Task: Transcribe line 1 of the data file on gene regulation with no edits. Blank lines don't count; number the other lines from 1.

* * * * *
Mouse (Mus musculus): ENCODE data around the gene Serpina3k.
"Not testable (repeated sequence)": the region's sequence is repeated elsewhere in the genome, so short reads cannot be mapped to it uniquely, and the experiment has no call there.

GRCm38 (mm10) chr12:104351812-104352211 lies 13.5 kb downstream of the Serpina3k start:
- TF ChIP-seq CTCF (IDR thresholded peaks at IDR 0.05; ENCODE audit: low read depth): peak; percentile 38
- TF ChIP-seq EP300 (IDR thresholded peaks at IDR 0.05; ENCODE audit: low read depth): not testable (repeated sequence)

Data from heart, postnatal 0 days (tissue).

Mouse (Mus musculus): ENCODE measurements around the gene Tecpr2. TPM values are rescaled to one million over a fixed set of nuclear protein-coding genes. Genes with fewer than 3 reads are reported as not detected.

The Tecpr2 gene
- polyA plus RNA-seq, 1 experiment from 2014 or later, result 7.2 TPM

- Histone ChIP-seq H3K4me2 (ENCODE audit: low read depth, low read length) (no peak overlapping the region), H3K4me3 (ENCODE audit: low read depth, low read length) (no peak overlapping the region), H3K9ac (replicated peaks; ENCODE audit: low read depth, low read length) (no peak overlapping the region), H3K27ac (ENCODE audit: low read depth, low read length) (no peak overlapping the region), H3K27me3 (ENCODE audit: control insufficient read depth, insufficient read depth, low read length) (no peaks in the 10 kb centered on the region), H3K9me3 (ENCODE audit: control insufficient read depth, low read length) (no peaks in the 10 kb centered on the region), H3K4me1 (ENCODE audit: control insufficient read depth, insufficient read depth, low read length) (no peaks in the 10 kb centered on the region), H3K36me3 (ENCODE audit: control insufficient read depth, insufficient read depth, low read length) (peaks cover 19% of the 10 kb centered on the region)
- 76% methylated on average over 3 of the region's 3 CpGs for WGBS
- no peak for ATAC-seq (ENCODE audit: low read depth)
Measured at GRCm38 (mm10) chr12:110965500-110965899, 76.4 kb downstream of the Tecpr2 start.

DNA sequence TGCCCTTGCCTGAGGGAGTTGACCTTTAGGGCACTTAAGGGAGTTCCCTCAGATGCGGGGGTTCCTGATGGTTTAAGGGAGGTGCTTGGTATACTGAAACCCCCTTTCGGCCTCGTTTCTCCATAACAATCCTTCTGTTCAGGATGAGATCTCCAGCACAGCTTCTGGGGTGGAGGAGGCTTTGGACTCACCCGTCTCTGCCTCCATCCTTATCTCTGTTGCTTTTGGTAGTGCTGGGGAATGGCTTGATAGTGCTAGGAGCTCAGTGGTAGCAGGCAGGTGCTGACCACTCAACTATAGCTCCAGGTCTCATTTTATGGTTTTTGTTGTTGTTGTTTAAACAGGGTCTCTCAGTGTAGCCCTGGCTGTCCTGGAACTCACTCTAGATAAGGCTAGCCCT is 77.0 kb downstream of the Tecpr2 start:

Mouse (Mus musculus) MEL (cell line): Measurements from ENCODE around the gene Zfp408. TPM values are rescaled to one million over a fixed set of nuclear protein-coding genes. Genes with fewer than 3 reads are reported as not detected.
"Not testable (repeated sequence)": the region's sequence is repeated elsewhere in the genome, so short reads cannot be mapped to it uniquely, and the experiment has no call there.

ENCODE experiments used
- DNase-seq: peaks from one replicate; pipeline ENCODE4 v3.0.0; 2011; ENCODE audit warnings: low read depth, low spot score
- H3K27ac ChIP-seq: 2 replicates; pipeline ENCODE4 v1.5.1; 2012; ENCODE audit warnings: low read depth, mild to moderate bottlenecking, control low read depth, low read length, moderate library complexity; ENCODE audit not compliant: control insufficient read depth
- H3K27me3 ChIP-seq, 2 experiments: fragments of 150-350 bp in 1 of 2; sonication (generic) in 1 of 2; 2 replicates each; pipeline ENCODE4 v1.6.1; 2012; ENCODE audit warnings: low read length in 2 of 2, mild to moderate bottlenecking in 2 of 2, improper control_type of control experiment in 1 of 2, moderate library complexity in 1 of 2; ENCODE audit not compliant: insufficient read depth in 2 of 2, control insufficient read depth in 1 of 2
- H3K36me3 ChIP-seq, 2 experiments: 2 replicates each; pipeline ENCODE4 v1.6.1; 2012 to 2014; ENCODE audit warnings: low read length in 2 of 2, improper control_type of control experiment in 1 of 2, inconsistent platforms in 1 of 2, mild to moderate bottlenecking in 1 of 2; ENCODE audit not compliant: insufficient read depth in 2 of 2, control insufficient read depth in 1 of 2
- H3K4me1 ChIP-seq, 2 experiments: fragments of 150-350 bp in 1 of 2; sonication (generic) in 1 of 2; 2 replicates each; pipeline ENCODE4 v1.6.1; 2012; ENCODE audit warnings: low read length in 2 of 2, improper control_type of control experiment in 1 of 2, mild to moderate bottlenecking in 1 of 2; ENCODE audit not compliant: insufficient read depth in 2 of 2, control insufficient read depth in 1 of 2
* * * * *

Mouse (Mus musculus): ENCODE data around the gene Serpina3k.